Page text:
Army helmet and boots Via Pixabay

NEW YORK CITY - An aerial drone struck Americans troops stationed in northeast Jordan near the Syrian border early Sunday, killing three U.S. service members and leaving at least 34 others wounded. A day later, President Biden is vowing to respond.

The attack occurred at a support base known as Tower 22, which supports Al-Tanf Garrison in southeastern Syria, where U.S. special operations have long operated alongside other countries combating Islamic State militants. About 350 U.S. Army and Air Force personnel are deployed to the base.

"We had a tough day last night in the Middle East. We lost three brave souls," Biden said during a stop at Brookland Baptist church in West Columbia, S.C. After leading a moment of silence, the President said: "And we shall respond."

The Islamic Resistance in Iraq, a coalition of militias backed by Iran, claimed credit for the attack. The group called it revenge for America's military presence in the region and the Palestinian death toll in Gaza, NPR reported.

Defense Secretary Lloyd Austin described the service members as "brave Americans," he also shared Biden's sentiment on a possible response.

"The President and I will not tolerate attacks on American forces, and we will take all necessary actions to defend the United States, our troops, and our interests," he said in a statement.

As tensions keep running high with the military and the Middle East, what role do Latinos play in this relationship? Here are 5 facts to know about Latinos' and Hispanics' involvement in the armed forces.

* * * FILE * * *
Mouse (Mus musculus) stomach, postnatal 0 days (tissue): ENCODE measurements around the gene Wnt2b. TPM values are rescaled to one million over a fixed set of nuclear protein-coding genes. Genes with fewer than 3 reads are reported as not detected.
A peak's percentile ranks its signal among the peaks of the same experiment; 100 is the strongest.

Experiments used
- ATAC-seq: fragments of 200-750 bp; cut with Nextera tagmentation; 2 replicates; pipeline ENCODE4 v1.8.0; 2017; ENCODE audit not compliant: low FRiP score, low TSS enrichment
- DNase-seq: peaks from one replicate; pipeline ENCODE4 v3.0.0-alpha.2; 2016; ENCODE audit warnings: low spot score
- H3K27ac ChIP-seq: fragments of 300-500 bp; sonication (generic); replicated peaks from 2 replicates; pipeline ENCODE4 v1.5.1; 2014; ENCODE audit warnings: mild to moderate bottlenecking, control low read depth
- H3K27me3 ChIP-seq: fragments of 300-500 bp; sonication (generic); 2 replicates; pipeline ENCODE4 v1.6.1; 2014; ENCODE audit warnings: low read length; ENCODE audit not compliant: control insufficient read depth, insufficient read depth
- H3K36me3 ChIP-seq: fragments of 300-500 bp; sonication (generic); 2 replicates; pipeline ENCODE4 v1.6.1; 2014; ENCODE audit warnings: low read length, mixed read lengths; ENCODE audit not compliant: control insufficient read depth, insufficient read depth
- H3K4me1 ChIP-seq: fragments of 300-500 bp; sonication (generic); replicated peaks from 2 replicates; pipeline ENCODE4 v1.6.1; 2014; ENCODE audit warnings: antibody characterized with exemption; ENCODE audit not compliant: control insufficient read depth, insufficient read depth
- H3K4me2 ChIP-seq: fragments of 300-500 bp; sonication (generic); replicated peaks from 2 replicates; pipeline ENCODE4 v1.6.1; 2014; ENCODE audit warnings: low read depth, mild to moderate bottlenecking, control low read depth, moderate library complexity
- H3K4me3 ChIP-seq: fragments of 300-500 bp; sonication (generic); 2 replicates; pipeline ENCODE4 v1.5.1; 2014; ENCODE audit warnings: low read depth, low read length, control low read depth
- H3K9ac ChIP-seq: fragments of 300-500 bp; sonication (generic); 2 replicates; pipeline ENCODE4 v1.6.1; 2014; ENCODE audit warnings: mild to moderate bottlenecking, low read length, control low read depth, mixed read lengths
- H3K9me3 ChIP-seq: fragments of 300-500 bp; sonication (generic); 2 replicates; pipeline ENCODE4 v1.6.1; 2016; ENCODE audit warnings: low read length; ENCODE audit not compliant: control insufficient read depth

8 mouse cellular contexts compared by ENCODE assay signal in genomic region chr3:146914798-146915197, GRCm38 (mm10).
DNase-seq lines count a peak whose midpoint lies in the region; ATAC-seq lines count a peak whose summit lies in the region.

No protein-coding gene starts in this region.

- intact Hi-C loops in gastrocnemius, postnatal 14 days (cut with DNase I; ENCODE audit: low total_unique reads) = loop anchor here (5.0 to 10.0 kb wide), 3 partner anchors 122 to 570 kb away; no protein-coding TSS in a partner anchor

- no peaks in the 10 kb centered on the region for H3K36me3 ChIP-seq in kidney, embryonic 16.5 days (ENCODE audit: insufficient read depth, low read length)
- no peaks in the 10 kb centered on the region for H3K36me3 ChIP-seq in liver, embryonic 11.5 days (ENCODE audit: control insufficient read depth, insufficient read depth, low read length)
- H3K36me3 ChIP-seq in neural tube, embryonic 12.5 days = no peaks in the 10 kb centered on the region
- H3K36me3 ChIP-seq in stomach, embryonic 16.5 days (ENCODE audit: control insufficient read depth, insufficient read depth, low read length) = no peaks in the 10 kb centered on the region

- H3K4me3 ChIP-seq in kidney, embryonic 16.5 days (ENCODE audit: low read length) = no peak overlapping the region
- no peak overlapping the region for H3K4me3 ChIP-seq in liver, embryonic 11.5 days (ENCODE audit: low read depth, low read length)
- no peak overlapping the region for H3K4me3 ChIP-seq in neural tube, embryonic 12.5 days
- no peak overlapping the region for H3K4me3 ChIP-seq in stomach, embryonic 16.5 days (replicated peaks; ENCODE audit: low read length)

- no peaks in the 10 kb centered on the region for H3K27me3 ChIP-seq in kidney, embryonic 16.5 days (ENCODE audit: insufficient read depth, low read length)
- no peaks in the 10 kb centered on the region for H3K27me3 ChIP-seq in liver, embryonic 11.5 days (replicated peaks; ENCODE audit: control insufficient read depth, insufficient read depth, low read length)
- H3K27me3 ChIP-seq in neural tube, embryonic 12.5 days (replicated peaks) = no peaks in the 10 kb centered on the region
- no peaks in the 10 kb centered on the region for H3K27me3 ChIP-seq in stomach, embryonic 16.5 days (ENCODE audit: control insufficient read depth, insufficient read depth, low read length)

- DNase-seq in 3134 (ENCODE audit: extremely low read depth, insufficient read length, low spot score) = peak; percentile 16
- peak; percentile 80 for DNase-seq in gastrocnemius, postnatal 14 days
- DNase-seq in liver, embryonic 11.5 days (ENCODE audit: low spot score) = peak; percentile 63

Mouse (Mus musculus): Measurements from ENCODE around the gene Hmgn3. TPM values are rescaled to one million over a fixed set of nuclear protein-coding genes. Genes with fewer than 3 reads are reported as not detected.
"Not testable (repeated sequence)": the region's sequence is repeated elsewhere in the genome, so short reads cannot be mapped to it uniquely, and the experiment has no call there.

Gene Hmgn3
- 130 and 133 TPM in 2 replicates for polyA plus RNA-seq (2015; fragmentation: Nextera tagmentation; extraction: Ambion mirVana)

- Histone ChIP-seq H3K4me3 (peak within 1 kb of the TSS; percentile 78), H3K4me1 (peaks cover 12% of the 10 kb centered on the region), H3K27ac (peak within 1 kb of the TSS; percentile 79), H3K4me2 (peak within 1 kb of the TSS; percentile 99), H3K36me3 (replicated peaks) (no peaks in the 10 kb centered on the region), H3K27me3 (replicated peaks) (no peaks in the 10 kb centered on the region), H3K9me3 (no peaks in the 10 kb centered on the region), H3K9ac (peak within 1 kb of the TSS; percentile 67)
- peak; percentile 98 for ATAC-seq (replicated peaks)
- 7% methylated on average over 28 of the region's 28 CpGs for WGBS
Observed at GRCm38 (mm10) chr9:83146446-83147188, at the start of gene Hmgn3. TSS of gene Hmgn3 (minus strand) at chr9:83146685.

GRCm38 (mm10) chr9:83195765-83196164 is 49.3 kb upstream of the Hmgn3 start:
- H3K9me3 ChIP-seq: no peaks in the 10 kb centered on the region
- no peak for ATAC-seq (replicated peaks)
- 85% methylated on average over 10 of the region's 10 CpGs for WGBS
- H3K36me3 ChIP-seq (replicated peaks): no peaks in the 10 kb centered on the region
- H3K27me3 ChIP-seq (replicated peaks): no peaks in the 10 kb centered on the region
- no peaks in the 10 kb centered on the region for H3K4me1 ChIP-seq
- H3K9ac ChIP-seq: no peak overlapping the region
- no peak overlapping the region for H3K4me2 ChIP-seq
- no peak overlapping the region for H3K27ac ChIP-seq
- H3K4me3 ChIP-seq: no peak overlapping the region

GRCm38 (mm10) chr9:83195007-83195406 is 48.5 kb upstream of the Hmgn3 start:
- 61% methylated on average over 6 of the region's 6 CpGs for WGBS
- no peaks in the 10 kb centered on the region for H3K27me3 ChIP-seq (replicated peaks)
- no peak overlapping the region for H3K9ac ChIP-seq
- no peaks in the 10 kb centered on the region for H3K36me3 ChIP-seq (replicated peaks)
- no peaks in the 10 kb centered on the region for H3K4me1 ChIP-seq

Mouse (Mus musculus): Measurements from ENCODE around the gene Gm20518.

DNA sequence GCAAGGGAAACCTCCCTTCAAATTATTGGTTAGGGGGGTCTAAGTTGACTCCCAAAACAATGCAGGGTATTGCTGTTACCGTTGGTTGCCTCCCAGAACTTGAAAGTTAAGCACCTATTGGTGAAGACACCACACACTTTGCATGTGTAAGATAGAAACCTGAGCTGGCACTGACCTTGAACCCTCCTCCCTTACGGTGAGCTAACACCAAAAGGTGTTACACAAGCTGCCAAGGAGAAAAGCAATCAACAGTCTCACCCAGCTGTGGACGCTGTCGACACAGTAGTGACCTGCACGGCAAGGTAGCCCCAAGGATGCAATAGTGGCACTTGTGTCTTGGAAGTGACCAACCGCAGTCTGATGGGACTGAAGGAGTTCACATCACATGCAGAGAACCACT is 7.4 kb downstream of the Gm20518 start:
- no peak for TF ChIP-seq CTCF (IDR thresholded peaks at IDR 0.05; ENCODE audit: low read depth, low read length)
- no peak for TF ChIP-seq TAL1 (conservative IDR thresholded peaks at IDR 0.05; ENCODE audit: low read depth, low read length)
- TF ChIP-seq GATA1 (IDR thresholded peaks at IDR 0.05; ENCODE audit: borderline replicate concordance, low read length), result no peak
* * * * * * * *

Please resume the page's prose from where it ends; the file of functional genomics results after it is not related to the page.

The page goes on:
• Historically, Latinos have been highly involved in the U.S. military. While "Latino" and "Hispanic" are modern terms, soldiers of Spanish or Latin American heritage have fought in every U.S. conflict since the Revolutionary War, making them an impactful demographic for these forces.
  • Latinos comprise about 20% of the U.S. population, and Department of Defence statistics show that they make up a similar proportion of of active-duty service members, with 17%. The Marine Corps has the highest percentage (23%) of Latino active-duty members.
  • A 2022 report from the Department of Defense showed Latinos were the fastest-growing segment of the military. Its recruitment efforts include Spanish-language ads and recruitment campaigns in high schools with large Latino populations, using monetary incentives, potential immigration opportunities and a continuation of education to entice Latinos to serve.
  • While Latinos and Hispanics comprise a large portion of the military, only 2.6% are high-ranking Generals and Admirals. Key reasons for this can be problems with retention and mentoring, rooted from a lack of support from the Department of Defense, Ricardo Aponte, president of the Hispanic Veterans Leadership Alliance told NBC News in 2022.
  • Minority groups, such as Hispanic, Black and Asian troops report significantly higher rates of suicide attempts than their white counterparts. Discrimination and family conflict are often cited as the risk factors in these trends.

The future of U.S. and Middle East relations remains highly uncertain. However, as the Latino population in America rises, and its cultural influence becomes more prevalent, it should not come as a surprise that Latino and Hispanic troops will remain present and influential in these conflicts.

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